Wednesday, March 4, 2009

The End of Illadelph?


I'm sure many others had the same reaction when watching the debut of "Late Night with Jimmy Fallon": "The Roots gave up touring for this?"

For sure, seeing one of the most vibrant live acts in music give up their legendary shows to be a backup band for the terminally wooden Fallon is puzzling to say the least. Black Thought and ?uestlove know how to get a crowd moving all on their own. Playing vamps for a talk show, becoming simply a part of the set, seems like a waste of that rare talent.

It's easy to balk at the prospect of one of the most stylishly rebellious acts in Hip-Hop to start playing talk shows. Plenty of music bloggers have done just that. But the sheer volume of the hemming and hawing overstates the case. For one, The Roots have not "given up live shows." Written into their contract is the stipulation that they have ten weeks off a year to tour outside of the Philly-New York area. For a group that once played 200 shows a year, it's a big switch, but it's far from giving up tours. The group also continues to work on material for an upcoming new album. Rumors that equate the move to "Late Night" with hanging it all up seem to miss these crucial points.

The decision for them to take on their gig at "Late Night" has to be viewed from the point of view of one of the hardest working bands in the world during a time of economic crisis. When the recession hit last fall, The Roots, like most other acts, saw their tickets sales hit hard. For Black Thought and ?uestlove, who both have families and are pushing forty, such a hectic schedule simply didn't seem tenable.

It would be wrong to not take note the of significance of the first Hip-Hop house band in the history of "Late Night." Hardly earth-shaking, but worth pointing out. In the grand picture, it's part of the overall shift the genre is experiencing right now: towards a greater amount of legitimacy and mainstream acceptance in the wake of the Obama campaign.

By that same token, though, much of the concern for the group becoming watered-down are legit. When ?uesto asked his friend Branford Marsalis about the move, the iconic sax-man advised against it. His own words, in fact, were "you'll be neutered." Marsalis should know. He walked away from his contract as Jay Leno's bandleader in the early 1990s.

The Legendary Roots Crew have made a name for themselves over the past fifteen years because they have pushed the envelope and always culled Hip-Hop's rebel voice the way few others have. One of the last times they showed up on a late night talk show, they were promoting Rising Down--a dense, raw album that was admitted as their most political to date--and wore all black to protest the verdict in the Sean Bell case.

Will they bring that kind of incendiary spirit to the stages of "Late Night?" Hard to imagine when they're only given a few seconds of camera time each night. But of course, time will tell.

*****

4 comments:

LBoogie said...

Good post, Alex. Kris and I both did a jaw-drop the other day when we saw the news. We still gotta watch an episode and see how good or bad it is.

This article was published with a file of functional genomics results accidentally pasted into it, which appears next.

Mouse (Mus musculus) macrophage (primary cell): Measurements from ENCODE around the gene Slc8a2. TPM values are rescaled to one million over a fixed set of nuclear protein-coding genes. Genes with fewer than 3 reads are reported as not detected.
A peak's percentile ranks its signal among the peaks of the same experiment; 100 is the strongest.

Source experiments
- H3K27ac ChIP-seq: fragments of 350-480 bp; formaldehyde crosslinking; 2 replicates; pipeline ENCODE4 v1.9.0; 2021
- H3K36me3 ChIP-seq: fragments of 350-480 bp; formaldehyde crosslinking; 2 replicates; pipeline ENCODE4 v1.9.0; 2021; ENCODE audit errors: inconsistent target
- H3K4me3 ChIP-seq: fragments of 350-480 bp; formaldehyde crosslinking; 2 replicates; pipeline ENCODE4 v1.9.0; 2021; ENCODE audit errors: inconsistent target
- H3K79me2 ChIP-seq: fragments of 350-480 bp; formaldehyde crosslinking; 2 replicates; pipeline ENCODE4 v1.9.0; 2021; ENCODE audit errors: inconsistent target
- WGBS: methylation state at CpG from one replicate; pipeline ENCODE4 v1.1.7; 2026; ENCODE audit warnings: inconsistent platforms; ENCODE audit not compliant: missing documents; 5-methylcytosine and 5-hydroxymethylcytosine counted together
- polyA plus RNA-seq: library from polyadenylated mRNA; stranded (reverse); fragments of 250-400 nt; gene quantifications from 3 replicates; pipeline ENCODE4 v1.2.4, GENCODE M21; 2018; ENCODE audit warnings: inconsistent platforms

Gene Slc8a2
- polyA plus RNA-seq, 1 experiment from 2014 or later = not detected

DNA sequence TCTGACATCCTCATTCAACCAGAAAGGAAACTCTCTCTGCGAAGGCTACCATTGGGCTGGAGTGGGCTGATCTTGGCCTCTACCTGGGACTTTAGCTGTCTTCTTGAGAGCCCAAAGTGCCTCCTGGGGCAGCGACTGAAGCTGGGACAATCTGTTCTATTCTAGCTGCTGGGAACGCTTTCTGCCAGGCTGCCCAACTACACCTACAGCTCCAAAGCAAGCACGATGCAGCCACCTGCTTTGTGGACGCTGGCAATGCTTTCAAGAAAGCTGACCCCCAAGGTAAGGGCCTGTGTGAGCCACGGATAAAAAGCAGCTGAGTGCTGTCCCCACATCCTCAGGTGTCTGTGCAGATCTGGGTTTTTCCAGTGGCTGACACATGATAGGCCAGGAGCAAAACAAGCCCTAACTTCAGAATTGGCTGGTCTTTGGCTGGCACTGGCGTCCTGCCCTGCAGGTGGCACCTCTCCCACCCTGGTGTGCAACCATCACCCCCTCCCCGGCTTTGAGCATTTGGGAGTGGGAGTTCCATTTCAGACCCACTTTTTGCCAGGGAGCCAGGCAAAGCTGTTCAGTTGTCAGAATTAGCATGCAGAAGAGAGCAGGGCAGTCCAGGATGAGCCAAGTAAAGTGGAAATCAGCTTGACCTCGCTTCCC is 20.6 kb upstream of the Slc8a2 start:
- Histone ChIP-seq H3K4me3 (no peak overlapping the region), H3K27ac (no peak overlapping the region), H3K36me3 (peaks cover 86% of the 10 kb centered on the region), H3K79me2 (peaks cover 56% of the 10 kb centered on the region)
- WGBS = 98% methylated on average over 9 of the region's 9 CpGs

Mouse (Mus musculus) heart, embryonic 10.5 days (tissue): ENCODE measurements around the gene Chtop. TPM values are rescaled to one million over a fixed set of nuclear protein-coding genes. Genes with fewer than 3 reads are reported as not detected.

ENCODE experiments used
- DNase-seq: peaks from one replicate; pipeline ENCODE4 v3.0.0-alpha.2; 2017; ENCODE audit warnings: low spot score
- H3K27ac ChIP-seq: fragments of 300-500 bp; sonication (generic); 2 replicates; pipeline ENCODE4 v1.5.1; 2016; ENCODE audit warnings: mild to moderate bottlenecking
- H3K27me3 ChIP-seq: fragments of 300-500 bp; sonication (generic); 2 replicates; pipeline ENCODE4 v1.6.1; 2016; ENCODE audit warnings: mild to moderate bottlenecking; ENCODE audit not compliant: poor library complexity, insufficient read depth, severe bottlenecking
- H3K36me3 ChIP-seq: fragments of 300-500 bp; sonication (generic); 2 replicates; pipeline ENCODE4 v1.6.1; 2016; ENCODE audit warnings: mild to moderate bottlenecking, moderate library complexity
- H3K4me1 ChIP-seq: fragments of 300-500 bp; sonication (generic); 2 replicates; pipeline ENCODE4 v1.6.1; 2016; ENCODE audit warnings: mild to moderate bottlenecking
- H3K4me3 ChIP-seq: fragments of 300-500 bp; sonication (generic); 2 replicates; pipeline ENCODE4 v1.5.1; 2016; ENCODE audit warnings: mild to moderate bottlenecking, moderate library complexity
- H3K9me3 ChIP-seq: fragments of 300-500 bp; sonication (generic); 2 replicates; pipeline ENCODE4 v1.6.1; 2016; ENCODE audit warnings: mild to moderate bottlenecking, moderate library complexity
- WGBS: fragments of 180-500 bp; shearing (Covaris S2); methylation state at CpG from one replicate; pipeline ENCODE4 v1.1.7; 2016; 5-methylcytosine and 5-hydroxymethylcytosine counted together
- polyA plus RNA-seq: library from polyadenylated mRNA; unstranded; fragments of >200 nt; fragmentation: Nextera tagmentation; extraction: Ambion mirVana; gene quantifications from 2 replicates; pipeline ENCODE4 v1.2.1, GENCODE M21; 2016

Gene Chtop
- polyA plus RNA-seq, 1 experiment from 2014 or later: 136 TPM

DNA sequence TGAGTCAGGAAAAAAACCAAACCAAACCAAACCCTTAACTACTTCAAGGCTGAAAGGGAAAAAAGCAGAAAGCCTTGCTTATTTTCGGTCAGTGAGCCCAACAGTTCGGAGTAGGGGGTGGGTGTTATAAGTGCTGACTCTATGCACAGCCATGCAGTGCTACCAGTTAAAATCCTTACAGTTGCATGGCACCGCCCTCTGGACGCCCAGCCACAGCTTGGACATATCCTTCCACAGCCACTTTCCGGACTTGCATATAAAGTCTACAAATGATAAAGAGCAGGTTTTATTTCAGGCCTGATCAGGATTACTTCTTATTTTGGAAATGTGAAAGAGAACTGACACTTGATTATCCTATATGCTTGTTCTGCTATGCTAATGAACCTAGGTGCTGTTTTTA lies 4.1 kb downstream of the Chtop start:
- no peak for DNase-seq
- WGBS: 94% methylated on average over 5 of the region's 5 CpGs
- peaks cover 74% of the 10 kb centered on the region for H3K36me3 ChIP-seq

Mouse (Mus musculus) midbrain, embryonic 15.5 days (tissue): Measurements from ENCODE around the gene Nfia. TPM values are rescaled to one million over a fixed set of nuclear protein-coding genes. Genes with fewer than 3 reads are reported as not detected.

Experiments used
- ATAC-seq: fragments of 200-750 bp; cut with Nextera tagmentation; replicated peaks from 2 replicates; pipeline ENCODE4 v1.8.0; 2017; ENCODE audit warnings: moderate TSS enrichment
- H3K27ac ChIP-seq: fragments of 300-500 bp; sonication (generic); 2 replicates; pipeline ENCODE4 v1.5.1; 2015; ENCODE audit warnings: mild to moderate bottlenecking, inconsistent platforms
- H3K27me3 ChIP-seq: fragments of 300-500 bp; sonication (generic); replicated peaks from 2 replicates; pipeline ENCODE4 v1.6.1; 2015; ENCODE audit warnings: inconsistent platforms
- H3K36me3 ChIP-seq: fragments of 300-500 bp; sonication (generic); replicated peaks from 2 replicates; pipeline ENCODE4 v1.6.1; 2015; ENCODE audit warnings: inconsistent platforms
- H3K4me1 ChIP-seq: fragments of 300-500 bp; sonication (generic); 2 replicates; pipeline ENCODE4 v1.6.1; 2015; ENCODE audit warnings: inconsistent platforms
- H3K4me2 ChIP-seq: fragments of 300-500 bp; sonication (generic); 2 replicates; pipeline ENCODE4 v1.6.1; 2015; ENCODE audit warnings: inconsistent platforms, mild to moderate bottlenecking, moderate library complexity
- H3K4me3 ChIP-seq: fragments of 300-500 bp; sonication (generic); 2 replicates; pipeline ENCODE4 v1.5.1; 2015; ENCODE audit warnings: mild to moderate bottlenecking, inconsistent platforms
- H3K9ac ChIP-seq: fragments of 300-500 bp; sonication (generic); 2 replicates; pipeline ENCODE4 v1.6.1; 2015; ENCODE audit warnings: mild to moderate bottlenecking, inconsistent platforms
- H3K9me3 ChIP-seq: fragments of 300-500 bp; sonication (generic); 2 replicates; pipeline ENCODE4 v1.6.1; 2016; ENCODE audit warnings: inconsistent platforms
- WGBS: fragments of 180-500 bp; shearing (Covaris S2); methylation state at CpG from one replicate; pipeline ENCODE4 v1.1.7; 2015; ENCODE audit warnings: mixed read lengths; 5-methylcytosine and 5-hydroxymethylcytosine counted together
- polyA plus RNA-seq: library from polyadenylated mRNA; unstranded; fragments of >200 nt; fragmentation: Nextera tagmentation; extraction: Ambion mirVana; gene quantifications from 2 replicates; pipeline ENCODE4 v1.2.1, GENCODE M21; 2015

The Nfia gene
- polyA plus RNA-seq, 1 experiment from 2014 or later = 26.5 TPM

You make some great points about the hype (or over-hype) folks may be making of this move by the Roots, especially when you link it to the wider changes in hip-hop. I would add that it reflects the wider changes in what counts as "mainstream" -- just as hip-hop is moving, so too is "mainstream" moving. It's definitely a dialectical relationship.

Some have made the case about U.S. cultural and political history that beyond thinking that "Black culture" is American, we have to see that "American culture" is and has always been black.

A similar point can be made about hip-hop -- in a certain sense hip-hop has become more mainstream, but much more so, the American mainstream (a broad term, but for lack of a better...) is hip-hop. The ethos and sensibility of hip-hop has been generalized, to the point that you can't understand American politics and social life today without understanding hip-hop. (And I don't mean that in the hip-hop historian way, like you gotta know every artist, every album, every track, etc.).

Is that a stretch?
LB

Alexander Billet said...

That's not a stretch at all. Our concept of what's "mainstream" and what's acceptable in the mainstream is shifting rapidly right now because capitalism is going through the biggest restructuring in 30 years. Culture, art and music will necessarily follow.

Hip-Hop's been "accepted" in the mainstream for a while now, insofar as a rebellious subculture can be, but I think recently the genre and culture has found itself a lot more powerful, and with a lot more ability to break down barriers that were previously impenetrable. A lot of that has to do with the culture industry being forced to reckon with today's young folks--Black, white, Latino, Asian, Arab, gay, straight, etc--who are a lot angrier and confident than we've seen in a long time.

Binh said...

Maybe they prefer a steady paycheck over touring and messing with labels all the time. It's not like their disbanding or doing something irreversible.

Jimmy Fallon is garbage by the way. The Benzino of comedy.

I was hoping to see a review of Joe Budeen's new album on your blog...

Alexander Billet said...

No doubt, Binh. And I've listened to the new Budden, haven't had a chance to write anything up on it yet. It's coming, though.